Maintaining Bonsai Tools

Maintaining is better than repairing or replacing. It is very important that you get in a routine of maintaining your bonsai tools. This not only keeps them in optimal condition so they work better when you use them. But also saves time spent on fixing issues that develop over time like rust for example and potentially saves money that would be spent replacing tools that are beyond repair.

How do I maintain my bonsai tools?

There are four basic elements of bonsai tool maintenance. Cleaning to remove any sap or dirt that might build up as well small pockets of rust. Disinfecting the tools keeps you from inadvertently transferring pathogens between plants. Oiling helps the tools operate more smoothly and helps limit rust. And finally sharpening not only makes the tool work better but also makes them easier to use.

How do I clean my bonsai tools?

You can clean your bonsai tools with household detergent and water, just make sure to dry them thoroughly afterward. But this is one of the few times I will recommend a specific product. The SandFlex Cleaning Block is very effective at cleaning off any sap that has accumulated on your tool or even small spots of rust. It really is like a magic eraser for bonsai tools and is very reasonably priced.

How do I disinfect my bonsai tool?

Take regular household bleach and mix it one part bleach to ten parts tap water in a large container. Immerse the tools in the water for at least one minute, remove, rinse and hand dry.

How do I oil my bonsai tools?

Several oils will work, I prefer camellia oil, also called tea seed oil(not to be confused with tea tree oil). Just take any old rag, cut up towel or sock, and apply the oil over all metal areas. Be sure to wipe up any excess oil. When I am I done I put the cloth in a zip lock bag and keep it with my bonsai tools to use the next time I oil.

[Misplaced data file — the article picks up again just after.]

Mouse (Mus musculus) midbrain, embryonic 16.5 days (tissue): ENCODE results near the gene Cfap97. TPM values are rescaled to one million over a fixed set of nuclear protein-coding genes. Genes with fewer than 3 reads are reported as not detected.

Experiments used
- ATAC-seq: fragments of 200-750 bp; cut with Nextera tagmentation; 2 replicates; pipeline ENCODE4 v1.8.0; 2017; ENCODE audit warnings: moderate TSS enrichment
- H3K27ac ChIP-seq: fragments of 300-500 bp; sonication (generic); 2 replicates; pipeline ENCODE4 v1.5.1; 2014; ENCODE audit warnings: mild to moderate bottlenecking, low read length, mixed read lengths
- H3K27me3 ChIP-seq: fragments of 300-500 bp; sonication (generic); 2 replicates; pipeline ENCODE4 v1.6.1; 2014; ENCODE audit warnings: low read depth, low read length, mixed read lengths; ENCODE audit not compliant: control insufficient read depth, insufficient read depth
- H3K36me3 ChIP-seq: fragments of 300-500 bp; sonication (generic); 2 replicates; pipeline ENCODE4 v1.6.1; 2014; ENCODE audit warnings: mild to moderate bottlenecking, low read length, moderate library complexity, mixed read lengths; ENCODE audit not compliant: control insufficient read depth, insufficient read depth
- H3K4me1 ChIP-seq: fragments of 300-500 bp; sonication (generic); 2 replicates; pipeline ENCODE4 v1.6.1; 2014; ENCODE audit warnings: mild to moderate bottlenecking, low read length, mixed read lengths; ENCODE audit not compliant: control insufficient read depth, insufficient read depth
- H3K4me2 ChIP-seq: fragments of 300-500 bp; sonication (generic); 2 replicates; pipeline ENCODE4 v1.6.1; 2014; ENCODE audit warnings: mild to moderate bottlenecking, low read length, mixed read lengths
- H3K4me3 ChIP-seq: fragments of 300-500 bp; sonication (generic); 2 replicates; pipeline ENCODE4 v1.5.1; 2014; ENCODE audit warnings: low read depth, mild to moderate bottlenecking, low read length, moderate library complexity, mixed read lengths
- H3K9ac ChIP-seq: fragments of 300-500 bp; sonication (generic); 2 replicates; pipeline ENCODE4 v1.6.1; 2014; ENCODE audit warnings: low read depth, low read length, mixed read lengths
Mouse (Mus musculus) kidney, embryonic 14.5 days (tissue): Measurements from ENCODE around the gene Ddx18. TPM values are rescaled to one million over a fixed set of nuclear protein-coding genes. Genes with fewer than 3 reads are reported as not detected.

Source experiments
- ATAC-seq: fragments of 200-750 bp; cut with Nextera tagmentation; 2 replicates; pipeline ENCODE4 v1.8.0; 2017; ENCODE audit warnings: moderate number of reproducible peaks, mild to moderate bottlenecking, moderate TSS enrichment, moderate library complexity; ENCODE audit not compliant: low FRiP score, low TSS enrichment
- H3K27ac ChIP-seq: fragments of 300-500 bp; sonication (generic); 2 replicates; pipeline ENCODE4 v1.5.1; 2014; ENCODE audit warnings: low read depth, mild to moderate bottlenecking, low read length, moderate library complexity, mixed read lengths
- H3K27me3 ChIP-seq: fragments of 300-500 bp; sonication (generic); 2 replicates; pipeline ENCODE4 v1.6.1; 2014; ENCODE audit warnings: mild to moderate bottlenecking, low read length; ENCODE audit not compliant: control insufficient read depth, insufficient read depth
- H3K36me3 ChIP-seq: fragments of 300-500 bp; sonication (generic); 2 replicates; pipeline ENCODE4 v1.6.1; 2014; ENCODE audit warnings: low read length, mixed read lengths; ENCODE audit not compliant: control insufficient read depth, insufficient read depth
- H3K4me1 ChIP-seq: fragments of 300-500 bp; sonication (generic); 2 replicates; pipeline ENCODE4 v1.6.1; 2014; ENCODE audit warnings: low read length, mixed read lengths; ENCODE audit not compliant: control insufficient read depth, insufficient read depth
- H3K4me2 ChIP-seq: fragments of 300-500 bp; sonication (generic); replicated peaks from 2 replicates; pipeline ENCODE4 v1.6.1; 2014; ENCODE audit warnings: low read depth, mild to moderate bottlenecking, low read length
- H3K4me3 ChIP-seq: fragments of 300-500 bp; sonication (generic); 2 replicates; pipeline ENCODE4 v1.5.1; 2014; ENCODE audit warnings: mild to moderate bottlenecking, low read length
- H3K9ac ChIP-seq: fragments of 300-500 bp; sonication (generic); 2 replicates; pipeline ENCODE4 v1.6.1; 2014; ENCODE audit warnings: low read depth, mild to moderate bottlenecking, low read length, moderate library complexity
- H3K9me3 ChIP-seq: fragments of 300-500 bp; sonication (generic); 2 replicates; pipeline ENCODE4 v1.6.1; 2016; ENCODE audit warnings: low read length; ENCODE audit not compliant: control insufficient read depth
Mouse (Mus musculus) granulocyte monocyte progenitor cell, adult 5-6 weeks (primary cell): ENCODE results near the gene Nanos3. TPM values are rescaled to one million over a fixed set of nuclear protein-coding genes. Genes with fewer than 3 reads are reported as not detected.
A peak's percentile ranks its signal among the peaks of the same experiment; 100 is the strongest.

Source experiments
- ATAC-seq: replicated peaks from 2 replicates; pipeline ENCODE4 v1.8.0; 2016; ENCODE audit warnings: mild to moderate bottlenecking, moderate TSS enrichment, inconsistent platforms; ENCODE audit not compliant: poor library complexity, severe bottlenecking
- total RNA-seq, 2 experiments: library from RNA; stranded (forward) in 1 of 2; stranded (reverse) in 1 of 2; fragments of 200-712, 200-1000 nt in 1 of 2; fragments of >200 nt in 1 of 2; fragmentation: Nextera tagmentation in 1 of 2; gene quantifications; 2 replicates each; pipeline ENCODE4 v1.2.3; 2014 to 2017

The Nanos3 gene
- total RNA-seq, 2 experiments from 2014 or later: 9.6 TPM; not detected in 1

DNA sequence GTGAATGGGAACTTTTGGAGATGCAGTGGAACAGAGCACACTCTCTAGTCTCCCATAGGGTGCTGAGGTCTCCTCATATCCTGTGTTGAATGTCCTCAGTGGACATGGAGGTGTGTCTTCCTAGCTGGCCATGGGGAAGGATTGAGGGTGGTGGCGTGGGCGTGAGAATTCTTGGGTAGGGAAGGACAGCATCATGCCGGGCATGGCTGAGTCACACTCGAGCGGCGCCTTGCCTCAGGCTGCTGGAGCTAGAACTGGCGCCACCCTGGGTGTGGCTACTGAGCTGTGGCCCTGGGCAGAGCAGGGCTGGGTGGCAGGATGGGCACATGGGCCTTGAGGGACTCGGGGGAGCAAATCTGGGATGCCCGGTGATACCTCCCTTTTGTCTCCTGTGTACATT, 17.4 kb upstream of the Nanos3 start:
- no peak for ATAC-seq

How do I sharpen my bonsai tools?

A surprising number of bonsai tree enthusiasts still use traditional sharpening methods. By traditional I mean using Japanese water stones in different grit classifications to hone out any damage to the blade then put an edge on it. If there is minor damage to your edged bonsai tools you can use a water stone of a grit in 300 to 500 rage to work it out. But for routine use I find is far easier to use the modern diamond edged file. This is clearly a situation where technology trumps tradition.

How often should I do all this stuff?

You likely paid a good amount of money for your bonsai tools and properly maintaining them not only makes them last longer but work better. And isn’t that why you shelled out so much for your bonsai tools in the first place, because they work better? You should perform some maintenance every time you use your bonsai tools. At the least clean them off, giving them a quick sharpening and oil them. Once you establish a maintenance routine it is pretty painless.